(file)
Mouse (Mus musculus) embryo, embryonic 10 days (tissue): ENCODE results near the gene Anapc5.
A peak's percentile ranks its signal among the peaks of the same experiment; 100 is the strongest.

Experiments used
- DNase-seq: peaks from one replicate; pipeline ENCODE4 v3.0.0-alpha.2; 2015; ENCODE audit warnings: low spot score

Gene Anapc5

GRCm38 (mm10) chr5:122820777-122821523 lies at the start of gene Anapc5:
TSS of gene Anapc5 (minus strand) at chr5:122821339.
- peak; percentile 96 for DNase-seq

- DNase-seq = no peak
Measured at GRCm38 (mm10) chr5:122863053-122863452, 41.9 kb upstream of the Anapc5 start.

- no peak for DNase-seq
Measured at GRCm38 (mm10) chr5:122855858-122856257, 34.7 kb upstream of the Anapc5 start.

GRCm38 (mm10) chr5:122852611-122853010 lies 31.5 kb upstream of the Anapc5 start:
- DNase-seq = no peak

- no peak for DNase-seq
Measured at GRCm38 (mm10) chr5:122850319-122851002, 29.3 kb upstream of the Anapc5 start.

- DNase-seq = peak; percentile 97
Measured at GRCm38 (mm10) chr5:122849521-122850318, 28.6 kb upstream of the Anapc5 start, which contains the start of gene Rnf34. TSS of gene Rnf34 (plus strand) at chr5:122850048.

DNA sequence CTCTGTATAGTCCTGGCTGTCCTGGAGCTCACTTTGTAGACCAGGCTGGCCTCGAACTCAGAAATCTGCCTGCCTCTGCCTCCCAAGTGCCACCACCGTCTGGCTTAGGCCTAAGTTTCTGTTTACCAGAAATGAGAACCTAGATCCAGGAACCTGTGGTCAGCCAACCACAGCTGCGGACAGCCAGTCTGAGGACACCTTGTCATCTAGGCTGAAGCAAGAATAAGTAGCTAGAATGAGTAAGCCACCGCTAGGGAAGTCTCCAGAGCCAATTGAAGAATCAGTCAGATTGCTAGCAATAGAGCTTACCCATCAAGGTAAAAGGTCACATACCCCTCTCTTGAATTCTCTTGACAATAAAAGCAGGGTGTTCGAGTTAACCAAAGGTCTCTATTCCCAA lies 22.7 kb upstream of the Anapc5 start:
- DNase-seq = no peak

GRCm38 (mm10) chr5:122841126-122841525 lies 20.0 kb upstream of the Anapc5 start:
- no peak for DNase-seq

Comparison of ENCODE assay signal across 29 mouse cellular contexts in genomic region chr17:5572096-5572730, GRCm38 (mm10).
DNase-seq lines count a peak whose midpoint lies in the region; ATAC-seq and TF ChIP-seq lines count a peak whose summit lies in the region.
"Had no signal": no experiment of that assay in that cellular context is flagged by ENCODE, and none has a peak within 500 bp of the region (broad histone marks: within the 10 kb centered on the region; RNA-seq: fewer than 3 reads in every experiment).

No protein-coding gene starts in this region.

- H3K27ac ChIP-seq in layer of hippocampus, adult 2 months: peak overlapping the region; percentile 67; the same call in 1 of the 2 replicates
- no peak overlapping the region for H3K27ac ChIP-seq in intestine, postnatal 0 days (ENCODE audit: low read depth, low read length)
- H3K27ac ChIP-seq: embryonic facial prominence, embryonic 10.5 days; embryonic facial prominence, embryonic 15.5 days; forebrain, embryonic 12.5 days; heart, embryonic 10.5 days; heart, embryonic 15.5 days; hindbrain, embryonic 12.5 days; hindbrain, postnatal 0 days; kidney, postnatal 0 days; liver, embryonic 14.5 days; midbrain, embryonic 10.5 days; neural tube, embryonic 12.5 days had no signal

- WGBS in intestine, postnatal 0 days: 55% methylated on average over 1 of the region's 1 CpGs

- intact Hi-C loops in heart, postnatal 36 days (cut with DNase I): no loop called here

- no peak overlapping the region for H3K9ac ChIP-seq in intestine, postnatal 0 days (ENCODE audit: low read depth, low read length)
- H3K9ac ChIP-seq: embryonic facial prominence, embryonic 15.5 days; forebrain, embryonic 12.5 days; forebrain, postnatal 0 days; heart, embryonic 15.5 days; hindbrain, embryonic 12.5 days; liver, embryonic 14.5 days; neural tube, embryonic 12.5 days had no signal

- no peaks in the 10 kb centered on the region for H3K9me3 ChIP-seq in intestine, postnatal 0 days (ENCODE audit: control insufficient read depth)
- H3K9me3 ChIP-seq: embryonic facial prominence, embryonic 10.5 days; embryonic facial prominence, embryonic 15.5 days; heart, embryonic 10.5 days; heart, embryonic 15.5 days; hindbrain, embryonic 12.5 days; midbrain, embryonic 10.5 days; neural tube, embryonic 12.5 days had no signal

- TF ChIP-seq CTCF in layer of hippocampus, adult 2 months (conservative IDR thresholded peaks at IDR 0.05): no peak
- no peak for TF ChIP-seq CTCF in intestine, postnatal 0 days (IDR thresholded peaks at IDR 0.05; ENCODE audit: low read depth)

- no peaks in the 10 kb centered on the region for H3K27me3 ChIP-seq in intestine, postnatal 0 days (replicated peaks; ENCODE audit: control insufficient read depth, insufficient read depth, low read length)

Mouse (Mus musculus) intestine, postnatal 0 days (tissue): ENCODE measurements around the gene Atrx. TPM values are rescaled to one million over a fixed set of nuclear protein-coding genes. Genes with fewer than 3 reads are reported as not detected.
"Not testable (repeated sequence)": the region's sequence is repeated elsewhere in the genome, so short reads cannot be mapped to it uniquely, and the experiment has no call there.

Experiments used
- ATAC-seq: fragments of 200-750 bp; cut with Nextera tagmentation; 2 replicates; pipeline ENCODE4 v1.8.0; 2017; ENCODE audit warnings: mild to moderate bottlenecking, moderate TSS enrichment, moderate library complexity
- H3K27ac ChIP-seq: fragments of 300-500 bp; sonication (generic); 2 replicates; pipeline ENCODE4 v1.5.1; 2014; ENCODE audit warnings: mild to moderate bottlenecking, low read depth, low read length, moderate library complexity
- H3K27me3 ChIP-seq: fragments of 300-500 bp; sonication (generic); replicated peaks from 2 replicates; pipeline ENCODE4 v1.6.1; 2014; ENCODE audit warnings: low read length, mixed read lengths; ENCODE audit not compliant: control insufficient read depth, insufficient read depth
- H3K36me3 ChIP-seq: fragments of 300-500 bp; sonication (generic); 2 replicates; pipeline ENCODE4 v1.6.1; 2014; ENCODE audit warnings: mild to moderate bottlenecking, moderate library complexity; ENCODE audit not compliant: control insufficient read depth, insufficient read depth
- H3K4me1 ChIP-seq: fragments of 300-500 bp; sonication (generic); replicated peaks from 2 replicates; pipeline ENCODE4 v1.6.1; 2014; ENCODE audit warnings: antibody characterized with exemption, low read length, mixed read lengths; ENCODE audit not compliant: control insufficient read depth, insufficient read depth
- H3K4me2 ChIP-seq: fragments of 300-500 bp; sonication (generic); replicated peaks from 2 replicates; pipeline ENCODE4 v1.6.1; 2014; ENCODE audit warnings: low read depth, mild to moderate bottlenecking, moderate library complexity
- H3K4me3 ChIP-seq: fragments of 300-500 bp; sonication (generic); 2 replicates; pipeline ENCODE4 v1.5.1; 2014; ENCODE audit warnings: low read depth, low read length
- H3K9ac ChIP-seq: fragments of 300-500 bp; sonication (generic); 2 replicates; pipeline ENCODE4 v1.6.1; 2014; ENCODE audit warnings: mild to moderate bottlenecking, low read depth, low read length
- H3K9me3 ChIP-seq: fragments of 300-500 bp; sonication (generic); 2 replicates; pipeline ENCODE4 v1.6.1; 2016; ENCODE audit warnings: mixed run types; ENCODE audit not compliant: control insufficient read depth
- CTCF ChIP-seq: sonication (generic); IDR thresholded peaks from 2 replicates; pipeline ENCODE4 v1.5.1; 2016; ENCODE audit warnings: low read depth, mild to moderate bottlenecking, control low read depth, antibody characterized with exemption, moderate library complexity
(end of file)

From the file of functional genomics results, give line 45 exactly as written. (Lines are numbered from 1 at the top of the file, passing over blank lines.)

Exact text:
- H3K36me3 ChIP-seq: fragments of 300-500 bp; sonication (generic); 2 replicates; pipeline ENCODE4 v1.6.1; 2014; ENCODE audit warnings: mild to moderate bottlenecking, moderate library complexity; ENCODE audit not compliant: control insufficient read depth, insufficient read depth